The previous Athletics Field Manager made heat lamps, also called grow lights to improve grass growth on thin areas of Merlo Field. They use them to supplement the lack of sunlight and lack of daylight that Portland commonly experiences in the Fall and Spring.
“Nothing compares to natural sunlight, but plants react off of a certain light wavelength, so we replicate that wavelength on our grow lights to simulate the sun,” Harrison said.
Currently, the watering system for the grass fields is turned off, however, when in use, the system is separated into two campuses. River campus which includes the Franz Varsity Practice Fiel, and the upper campus which includes Merlo Field and the Varsity Field.
Right now, the upper campus is run off of city water and river campus is run off of well water. UP is currently working on completing the rest of a well that would be used for water on both campuses. This will cut the cost of water used by UP significantly.
The athletic fields require a lot of attention from the ground staff, but sometimes they get unwanted attention from animal visitors. UP focuses on using environmentally friendly solutions to combat the animals instead of harmful chemicals and pesticides.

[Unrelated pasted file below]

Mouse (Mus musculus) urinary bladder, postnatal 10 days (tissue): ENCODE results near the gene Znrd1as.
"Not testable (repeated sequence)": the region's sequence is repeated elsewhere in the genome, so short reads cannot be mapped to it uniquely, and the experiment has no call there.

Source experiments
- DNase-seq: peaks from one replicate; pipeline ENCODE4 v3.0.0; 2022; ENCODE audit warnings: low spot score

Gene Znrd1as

“You do what you can for the best interest of the University and for the animals. You don’t want to go and put down these toxic chemicals that could potentially hurt the athletes and the animals.” Harrison said.
One solution the ground staff has used in the past was to sprinkle granulated coyote urine where rabbits, geese, and other animals were eating the grass. Other preventative measures include coyote decoys, reflective tape, and non-toxic EPA-approved granular products.
After the work is done on the natural fields, Harrison turns his attention to the synthetic turf fields.
“They are two different beasts in the same world. They serve almost the same purpose, but how you approach them is completely different.” Harrison said.
The synthetic turf does not need to be mowed, but it does need to be evened out with a black infill made of ground-up car tires. Harrison and his team redistribute the infill across the field and they use a tool to measure the depth of the infill on the field to keep it even.
Harrison says that on the Joe Etzel Baseball Field, they look for wear and tear on the lines, to each base, and rips in the sewing underneath the infill.
The ground staff also sanitizes the synthetic turf fields about once every year. With natural grass, there are good microbes in the grass and soil that naturally fight bacteria, but synthetic turf does not have this natural immune system. The ground staff cleans the turf to prevent bacteria from accumulating. Harrison believes that the maintenance of synthetic turf fields is easier and less involved, but can be more expensive in the long term.
UP boasts numerous sports teams that make news nationally, it’s only fitting that their fields do the same. All the hard work that is put into maintaining the fields really shows, so next time you see someone working on maintaining a field at UP, remember to thank them for all their hard work.
Aidan Hyde is a sports reporter for The Beacon. He can be reached at firstname.lastname@example.org.